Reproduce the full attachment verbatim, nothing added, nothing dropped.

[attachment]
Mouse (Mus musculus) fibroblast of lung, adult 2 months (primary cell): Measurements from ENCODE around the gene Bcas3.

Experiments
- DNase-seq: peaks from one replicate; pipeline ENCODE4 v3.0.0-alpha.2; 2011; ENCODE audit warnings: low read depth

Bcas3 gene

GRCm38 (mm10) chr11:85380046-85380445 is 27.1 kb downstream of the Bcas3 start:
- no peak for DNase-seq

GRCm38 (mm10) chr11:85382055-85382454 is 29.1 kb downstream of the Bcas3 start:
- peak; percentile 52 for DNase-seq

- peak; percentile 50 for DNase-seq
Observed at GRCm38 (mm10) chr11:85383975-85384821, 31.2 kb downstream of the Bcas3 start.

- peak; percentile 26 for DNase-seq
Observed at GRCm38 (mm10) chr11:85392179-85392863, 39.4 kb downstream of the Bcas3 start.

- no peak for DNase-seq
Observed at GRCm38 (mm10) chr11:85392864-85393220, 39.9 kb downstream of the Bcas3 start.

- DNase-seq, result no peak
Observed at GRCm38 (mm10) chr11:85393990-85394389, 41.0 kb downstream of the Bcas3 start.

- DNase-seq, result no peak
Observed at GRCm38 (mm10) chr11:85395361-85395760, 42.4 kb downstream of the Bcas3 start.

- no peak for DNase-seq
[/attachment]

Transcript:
Mouse (Mus musculus) fibroblast of lung, adult 2 months (primary cell): Measurements from ENCODE around the gene Bcas3.

Experiments
- DNase-seq: peaks from one replicate; pipeline ENCODE4 v3.0.0-alpha.2; 2011; ENCODE audit warnings: low read depth

Bcas3 gene

GRCm38 (mm10) chr11:85380046-85380445 is 27.1 kb downstream of the Bcas3 start:
- no peak for DNase-seq

GRCm38 (mm10) chr11:85382055-85382454 is 29.1 kb downstream of the Bcas3 start:
- peak; percentile 52 for DNase-seq

- peak; percentile 50 for DNase-seq
Observed at GRCm38 (mm10) chr11:85383975-85384821, 31.2 kb downstream of the Bcas3 start.

- peak; percentile 26 for DNase-seq
Observed at GRCm38 (mm10) chr11:85392179-85392863, 39.4 kb downstream of the Bcas3 start.

- no peak for DNase-seq
Observed at GRCm38 (mm10) chr11:85392864-85393220, 39.9 kb downstream of the Bcas3 start.

- DNase-seq, result no peak
Observed at GRCm38 (mm10) chr11:85393990-85394389, 41.0 kb downstream of the Bcas3 start.

- DNase-seq, result no peak
Observed at GRCm38 (mm10) chr11:85395361-85395760, 42.4 kb downstream of the Bcas3 start.

- no peak for DNase-seq